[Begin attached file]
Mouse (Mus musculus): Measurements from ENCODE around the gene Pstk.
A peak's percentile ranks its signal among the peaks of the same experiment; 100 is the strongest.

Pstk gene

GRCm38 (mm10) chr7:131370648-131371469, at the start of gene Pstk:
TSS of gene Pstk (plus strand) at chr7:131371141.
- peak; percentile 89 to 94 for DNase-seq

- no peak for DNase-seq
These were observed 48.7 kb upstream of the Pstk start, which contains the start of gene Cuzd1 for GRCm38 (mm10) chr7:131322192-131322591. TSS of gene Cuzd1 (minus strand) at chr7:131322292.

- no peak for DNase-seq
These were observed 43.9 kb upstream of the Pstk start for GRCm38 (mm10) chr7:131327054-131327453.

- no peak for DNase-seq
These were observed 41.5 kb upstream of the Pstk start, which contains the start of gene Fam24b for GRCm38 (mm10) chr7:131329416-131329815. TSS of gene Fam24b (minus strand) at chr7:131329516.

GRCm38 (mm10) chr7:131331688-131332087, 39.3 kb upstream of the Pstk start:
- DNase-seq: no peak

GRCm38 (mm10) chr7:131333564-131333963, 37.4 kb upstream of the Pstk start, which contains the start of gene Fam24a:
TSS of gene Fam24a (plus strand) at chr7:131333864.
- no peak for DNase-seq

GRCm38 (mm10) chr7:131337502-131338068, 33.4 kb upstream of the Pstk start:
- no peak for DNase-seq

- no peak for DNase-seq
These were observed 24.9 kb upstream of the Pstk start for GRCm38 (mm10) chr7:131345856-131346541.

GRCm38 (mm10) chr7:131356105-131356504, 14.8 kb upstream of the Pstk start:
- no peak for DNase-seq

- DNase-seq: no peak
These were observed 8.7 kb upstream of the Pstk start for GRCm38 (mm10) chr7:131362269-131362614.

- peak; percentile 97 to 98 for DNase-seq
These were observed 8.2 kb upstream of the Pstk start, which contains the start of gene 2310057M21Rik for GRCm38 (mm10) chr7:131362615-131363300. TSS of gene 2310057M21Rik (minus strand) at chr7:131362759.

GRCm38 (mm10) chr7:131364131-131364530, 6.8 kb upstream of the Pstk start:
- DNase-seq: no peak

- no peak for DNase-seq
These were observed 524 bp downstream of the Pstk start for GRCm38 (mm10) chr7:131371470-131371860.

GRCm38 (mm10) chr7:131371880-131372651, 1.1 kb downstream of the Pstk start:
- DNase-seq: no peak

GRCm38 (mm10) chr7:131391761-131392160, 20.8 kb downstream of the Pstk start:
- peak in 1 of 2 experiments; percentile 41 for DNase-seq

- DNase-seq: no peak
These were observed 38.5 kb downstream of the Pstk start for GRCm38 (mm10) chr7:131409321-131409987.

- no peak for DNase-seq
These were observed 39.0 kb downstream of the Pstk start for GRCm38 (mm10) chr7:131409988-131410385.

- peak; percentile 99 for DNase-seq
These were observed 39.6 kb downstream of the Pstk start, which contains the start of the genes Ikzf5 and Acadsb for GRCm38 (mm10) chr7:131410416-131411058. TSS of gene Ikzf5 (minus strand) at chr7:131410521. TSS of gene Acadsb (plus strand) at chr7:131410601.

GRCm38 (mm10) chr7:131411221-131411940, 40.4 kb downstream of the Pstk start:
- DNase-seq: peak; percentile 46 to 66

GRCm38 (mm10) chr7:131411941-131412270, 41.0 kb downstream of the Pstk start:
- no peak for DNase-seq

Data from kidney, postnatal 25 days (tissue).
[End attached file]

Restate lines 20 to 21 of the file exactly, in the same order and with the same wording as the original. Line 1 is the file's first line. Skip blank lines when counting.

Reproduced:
- no peak for DNase-seq
These were observed 24.9 kb upstream of the Pstk start for GRCm38 (mm10) chr7:131345856-131346541.